Beloved announcer Alvin Dilldine has officially retired from full-time announcing after a celebrated career that has spanned just over a half-century. Dilldine retired in June, four days shy of his 80th birthday. He’s perhaps best known for his tenure at Piedmont Dragway, calling the action of the legendary Big Dog shootout and many other events. He’s also been a familiar fixture at Rockingham for many of the big bracket races held throughout the year.
A longtime resident of Kernersville, North Carolina, Dilldine’s travels took him all over the Carolinas, and also deep into Florida and Michigan, as his ability to excite a crowd with both humor and extensive racing knowledge was well-known and sought after.
[Editor’s Note: This story originally appeared in DI #177, the Sportsman Issue, in July/August of 2022.]
Long before he found his way to the announcer’s booth, Dilldine was first exposed to street racing by his good friend, Ronnie Beal. “Ronnie invited me to tag along one night, and there must have been 600 people lined up for a mile on both sides of the road! After I saw all the people and all the cars, it just kinda stuck and I was hooked on racing!” Dilldine recalls.
Piedmont Dragway was actually the first organized dragstrip Dilldine ever saw, and he quickly landed a job in the 1960s working on the starting line, and in the coming years even became part owner of no less than 13 different race cars.
His big break into announcing came in 1972, and completely unexpectedly when then-track owner Alfred Williams asked Dilldine to bring a case of water to the tower. “After I got up there, Alfred says to me, ‘Come over here and talk to these people while I go down and work on the scoreboard.’”
Dilldine wasn’t the least bit interested in talking over the PA, but Williams insisted. “Well, while I was up there, I begin to think about working in the air-conditioned tower versus working down on the starting line with the sun beating down on me, so in about 30 seconds I made a career decision!” Dilldine laughs.
It was a decision that served him well for the next five decades, and he feels fortunate to have witnessed the early careers of racers such as Rickie Smith, Don Carlton, Bill “Grumpy” Jenkins, Sam Carroll, Ronnie Sox, and many more. “I saw all of those guys…often on the same day!” he beams.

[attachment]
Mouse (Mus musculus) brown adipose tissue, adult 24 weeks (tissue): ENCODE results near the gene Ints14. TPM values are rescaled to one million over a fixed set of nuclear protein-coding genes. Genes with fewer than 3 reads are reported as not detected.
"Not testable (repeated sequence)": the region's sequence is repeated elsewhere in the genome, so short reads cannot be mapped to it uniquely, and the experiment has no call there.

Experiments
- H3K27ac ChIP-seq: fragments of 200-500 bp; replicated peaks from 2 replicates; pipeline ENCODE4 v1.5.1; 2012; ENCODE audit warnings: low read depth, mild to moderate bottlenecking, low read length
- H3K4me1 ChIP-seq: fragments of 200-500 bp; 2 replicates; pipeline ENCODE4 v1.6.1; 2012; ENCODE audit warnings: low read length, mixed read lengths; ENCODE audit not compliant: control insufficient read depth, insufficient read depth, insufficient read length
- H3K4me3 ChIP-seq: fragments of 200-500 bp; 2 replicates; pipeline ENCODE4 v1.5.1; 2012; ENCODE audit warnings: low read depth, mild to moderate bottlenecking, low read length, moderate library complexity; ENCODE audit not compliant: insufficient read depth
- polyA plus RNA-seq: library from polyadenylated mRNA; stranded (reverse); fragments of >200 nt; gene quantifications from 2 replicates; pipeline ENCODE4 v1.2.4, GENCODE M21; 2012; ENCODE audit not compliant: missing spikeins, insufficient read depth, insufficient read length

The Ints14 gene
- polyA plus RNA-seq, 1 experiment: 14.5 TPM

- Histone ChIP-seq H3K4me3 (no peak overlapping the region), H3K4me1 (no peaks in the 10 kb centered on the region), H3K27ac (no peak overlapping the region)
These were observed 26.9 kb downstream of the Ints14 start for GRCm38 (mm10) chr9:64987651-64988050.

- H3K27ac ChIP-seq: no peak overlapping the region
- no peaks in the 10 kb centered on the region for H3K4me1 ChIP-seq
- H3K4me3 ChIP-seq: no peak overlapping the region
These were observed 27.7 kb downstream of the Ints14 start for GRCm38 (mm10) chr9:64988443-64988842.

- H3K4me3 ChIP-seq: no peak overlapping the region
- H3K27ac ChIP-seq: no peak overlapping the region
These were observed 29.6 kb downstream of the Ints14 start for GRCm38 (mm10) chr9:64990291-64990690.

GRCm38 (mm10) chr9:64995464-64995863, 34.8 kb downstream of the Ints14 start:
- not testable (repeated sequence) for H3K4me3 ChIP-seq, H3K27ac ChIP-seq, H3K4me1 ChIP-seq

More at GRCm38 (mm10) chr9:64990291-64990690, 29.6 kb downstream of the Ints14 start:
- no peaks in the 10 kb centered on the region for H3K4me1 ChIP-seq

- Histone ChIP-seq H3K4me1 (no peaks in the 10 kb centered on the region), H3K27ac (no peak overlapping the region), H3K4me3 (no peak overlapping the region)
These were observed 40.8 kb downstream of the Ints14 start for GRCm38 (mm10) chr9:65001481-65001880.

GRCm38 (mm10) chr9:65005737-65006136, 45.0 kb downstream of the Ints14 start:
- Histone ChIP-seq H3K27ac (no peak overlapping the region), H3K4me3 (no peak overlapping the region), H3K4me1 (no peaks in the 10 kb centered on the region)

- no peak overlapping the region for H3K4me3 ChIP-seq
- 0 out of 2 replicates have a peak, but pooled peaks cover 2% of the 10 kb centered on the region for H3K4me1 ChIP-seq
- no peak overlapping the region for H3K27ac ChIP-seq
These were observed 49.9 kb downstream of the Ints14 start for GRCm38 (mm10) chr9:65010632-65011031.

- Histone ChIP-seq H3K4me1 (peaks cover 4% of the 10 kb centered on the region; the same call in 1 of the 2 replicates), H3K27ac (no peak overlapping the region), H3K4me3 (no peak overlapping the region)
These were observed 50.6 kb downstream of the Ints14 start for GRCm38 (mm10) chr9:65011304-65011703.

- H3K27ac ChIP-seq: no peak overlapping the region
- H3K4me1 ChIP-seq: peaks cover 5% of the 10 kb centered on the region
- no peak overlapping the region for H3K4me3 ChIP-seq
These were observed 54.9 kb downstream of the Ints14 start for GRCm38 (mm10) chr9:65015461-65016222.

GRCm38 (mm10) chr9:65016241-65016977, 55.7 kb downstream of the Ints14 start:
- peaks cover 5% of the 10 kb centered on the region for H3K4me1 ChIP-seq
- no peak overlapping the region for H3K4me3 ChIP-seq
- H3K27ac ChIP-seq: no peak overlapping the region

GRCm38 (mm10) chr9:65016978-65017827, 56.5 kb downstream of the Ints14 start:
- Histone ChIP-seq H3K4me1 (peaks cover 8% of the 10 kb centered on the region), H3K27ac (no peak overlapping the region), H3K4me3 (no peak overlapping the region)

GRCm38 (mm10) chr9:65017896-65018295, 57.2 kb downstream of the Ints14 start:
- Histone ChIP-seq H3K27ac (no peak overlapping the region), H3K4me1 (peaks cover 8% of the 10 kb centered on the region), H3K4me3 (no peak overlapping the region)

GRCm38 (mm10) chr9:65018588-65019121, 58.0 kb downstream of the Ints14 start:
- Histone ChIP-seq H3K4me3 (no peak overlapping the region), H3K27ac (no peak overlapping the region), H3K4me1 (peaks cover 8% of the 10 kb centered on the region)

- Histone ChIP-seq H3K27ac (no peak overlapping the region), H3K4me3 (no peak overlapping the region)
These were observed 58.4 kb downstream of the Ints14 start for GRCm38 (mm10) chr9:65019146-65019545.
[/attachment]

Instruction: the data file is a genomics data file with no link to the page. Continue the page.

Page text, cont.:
Dilldine promptly fell in love with the sound of high-winding Modified and Super Stock cars. He also witnessed the Pro Stock match race circuit during the boom years. He was present for the launch of Pro Modified, as well as Piedmont’s Big Dog series, and all sorts of other regional gatherings that followed.
“I feel blessed to have also been exposed to things like Top Fuel dragsters and Funny Cars and all sorts of door cars. I came out of Sparta, Tennessee, where we plowed with a mule and rode in a wagon, so my career in racing has been both funny and supernatural!” he insists.
When it comes to announcers in the sport who inspired him, he says Bob Frey was among his biggest influences and helped shape his own announcing style.
Dilldine has also worked for so many different track owners, he says he’d hate to start naming names because he’d certainly leave someone out. “I’ve gone to a banquet before working for one man and leave working for another,” he laughingly recalls. He was once invited to announce at Dunn-Benson Drag Strip (now GALOT Motorsports Park) for a weekend and wound up staying five years.
It was always an adventure, and Dilldine was up for almost any gig. Exactly one week before his 80th birthday, he still had the energy to pull off a trio of 15-hour days alongside Steve Earwood at Rockingham during a big event. “Believe me, I was tired after that and my wife, Linda, worries about me these days because I’m so old!” he laughs. “Even though I still feel pretty good, I’m retiring simply because it’s time.”
As for his retirement plans, he hopes to do some traveling with Linda, and says he still plans to do some announcing on occasion at special events. “I’ve learned a lot and I’ve been blessed by a lot of different people. It’s the people in racing who’s made up my life, not the cars in particular, but always the people,” he smiles.